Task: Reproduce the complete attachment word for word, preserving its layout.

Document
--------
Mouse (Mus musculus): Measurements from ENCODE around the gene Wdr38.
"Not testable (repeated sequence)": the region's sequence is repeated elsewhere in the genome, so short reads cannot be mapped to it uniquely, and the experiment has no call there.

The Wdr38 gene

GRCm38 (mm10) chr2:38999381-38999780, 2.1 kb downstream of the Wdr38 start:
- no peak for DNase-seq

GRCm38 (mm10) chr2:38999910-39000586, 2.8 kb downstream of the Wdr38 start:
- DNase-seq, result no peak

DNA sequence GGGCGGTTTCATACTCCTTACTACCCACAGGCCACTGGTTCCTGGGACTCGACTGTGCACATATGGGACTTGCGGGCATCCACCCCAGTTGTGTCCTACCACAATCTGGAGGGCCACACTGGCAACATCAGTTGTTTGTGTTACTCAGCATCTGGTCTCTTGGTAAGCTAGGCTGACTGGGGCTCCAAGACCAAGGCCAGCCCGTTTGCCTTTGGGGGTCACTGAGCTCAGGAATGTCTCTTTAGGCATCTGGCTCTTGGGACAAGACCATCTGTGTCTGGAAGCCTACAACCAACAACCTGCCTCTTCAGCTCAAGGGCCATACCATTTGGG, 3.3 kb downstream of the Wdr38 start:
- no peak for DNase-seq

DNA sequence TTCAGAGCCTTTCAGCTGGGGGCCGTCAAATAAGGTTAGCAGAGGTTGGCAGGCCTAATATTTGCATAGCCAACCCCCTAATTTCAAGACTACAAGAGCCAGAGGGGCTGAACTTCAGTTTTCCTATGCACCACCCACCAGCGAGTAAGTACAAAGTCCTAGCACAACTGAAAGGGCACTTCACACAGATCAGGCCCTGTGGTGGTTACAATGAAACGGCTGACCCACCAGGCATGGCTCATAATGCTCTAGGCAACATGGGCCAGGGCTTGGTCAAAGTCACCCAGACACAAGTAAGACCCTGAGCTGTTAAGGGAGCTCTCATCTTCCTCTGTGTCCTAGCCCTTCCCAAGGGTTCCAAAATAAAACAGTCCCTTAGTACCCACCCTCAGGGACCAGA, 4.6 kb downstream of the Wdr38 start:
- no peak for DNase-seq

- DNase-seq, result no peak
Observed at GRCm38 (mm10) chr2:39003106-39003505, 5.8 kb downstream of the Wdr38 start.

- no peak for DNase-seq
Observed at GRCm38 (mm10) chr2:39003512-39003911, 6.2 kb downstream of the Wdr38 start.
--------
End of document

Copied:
Mouse (Mus musculus): Measurements from ENCODE around the gene Wdr38.
"Not testable (repeated sequence)": the region's sequence is repeated elsewhere in the genome, so short reads cannot be mapped to it uniquely, and the experiment has no call there.

The Wdr38 gene

GRCm38 (mm10) chr2:38999381-38999780, 2.1 kb downstream of the Wdr38 start:
- no peak for DNase-seq

GRCm38 (mm10) chr2:38999910-39000586, 2.8 kb downstream of the Wdr38 start:
- DNase-seq, result no peak

DNA sequence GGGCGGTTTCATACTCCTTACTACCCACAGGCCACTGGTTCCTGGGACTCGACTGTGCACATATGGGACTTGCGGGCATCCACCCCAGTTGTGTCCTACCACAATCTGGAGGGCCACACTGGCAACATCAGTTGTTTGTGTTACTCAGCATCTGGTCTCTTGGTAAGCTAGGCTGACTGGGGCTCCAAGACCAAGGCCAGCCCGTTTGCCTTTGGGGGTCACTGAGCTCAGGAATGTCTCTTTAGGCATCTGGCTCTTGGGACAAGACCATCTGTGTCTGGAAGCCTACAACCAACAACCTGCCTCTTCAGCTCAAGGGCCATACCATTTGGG, 3.3 kb downstream of the Wdr38 start:
- no peak for DNase-seq

DNA sequence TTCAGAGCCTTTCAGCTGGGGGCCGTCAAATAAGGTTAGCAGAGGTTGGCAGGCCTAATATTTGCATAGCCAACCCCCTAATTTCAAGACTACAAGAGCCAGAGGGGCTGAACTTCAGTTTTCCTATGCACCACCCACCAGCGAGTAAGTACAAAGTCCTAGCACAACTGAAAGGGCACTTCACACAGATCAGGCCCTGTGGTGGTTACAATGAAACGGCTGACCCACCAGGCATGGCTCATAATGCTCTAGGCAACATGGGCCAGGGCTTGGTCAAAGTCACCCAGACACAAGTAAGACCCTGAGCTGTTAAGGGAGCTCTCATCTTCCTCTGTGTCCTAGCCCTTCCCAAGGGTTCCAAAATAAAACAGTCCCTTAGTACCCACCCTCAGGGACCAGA, 4.6 kb downstream of the Wdr38 start:
- no peak for DNase-seq

- DNase-seq, result no peak
Observed at GRCm38 (mm10) chr2:39003106-39003505, 5.8 kb downstream of the Wdr38 start.

- no peak for DNase-seq
Observed at GRCm38 (mm10) chr2:39003512-39003911, 6.2 kb downstream of the Wdr38 start.